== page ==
Social Norms in Action

From a reader named Stephane:

Very recently I drove through a couple of small villages in the northwestern part of Belgium (near the border with France). A couple of road signs caught my attention. When you reach a village there’s a sign (in Dutch) saying “here, X percent of the drivers stay within the speed limit.” Then when you reach the next village there’s the same sign except that the percentage is different. Usually it’s around 90% (87% in one village, 91% in another, etc.).

I don’t know how they collect the data or even if the numbers are real. I also wish I knew the trends, how often they change the signs, how many villages participate in this safety initiative, etc. Then I wondered: where does this idea come from? Have you heard of anything like this before? If yes, is this effective to slow cars down?

Why yes, I have heard of such a thing. In a podcast called “Riding the Herd Mentality,” we discussed the use of “social norms” to bend behavior to one’s liking. One interesting example I’ve seen recently while visiting in Chicago: big signs over the highway that tell you how many people have been killed in motor-vehicle accidents so far this year.

Have any other examples worth sharing?

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  1. Justin says:

    In Georgia they have something similar except it is “seatbelt usage”. It gives an actual % and there goal fir next month. I doubt that the numbers are real, it is just a way to get people to buckle up.

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  2. Richard Lowery says:

    An example from the UK. On buses in the County Durham town of Darlington there were adverts stating that 8 out of 10 teenagers did not drink alcohol, or 9 out of 10 youngsters did not engage in anti-social behaviour.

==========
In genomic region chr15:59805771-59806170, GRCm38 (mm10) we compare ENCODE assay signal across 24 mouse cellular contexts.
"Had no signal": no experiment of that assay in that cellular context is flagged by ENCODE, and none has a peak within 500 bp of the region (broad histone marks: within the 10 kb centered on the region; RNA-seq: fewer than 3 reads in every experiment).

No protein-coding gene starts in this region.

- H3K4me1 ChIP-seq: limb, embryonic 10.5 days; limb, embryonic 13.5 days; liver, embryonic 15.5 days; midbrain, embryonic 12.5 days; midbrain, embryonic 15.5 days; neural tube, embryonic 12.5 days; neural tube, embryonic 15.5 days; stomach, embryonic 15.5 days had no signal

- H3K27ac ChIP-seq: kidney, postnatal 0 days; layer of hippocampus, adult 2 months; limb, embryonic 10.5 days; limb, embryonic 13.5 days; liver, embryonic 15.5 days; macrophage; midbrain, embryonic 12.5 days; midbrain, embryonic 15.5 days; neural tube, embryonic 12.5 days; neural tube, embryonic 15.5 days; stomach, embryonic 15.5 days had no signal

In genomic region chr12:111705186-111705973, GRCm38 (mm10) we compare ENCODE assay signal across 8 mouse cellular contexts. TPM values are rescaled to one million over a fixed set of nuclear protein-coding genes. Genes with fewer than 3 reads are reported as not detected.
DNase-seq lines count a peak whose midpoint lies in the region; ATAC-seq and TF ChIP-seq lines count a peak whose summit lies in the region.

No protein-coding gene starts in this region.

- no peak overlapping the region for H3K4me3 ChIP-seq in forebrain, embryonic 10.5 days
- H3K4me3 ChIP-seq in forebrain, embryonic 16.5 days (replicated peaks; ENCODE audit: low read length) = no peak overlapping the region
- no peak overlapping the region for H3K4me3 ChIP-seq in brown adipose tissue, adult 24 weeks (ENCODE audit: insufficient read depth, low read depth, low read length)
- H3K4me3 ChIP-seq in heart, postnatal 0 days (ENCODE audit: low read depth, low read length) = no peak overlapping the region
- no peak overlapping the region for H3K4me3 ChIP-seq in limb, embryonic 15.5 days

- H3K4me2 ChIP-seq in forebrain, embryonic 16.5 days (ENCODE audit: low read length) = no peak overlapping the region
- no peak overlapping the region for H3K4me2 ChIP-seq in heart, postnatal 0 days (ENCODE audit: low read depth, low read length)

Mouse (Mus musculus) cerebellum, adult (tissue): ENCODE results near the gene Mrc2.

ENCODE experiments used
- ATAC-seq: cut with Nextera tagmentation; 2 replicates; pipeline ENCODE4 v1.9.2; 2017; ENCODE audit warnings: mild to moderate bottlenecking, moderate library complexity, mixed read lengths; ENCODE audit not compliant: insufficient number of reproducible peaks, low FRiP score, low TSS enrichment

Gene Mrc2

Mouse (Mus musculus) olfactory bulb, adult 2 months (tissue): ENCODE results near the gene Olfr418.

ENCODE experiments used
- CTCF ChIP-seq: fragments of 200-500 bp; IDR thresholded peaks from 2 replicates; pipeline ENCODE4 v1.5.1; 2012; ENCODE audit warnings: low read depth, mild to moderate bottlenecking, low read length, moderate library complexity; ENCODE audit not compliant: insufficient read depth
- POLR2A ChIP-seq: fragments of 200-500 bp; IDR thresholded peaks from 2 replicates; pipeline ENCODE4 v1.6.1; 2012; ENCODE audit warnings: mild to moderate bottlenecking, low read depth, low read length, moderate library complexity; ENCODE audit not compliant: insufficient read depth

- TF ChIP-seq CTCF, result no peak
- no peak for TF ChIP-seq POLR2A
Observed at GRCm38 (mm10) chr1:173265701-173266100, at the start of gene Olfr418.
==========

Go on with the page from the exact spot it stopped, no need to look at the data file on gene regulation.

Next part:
Nb – these adverts appeared a couple of years ago, and I can’t remember the exact proportions that were used – but you get the idea.

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    • Jackie says:

      I taught at a high school that did something similar. The students completed a survey on social behavior. A few months later, the admin had posters that said things like, “xx% of [our] High School Seniors do not drink regularly on the weekends” and such.

      Given that high school students are more likely to do something only if other people are doing it then I have a feeling it may have had some impact.

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      • James says:

        ““xx% of [our] High School Seniors do not drink regularly on the weekends””

        This is probably not effective – or even counter-effective – if the actual numbers – roughly 10% from my memories of high school – are used. And would be even less effective if realistic qualifiers were added, as for instance “but 90% of those 10% were sitting home wishing they’d been asked to the parties”.

        Seems there’s a difference between measuring social norms, and social engineering by trying to create the false impression that your desired behavior is actually the norm.

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      • tung bo says:

        This is also less effective due to the use of ‘negation’ construction. Even though the word “not” is in the sentence, the focus of the attention is on “drinking”. So one might be reminded to consider “drinking”! A somewhat better construction might be:

        “xx% of [our] High School Seniors stay sober on the weekends?

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    • Enter your name... says:

      Finally: a public health campaign designed by someone who has read the research!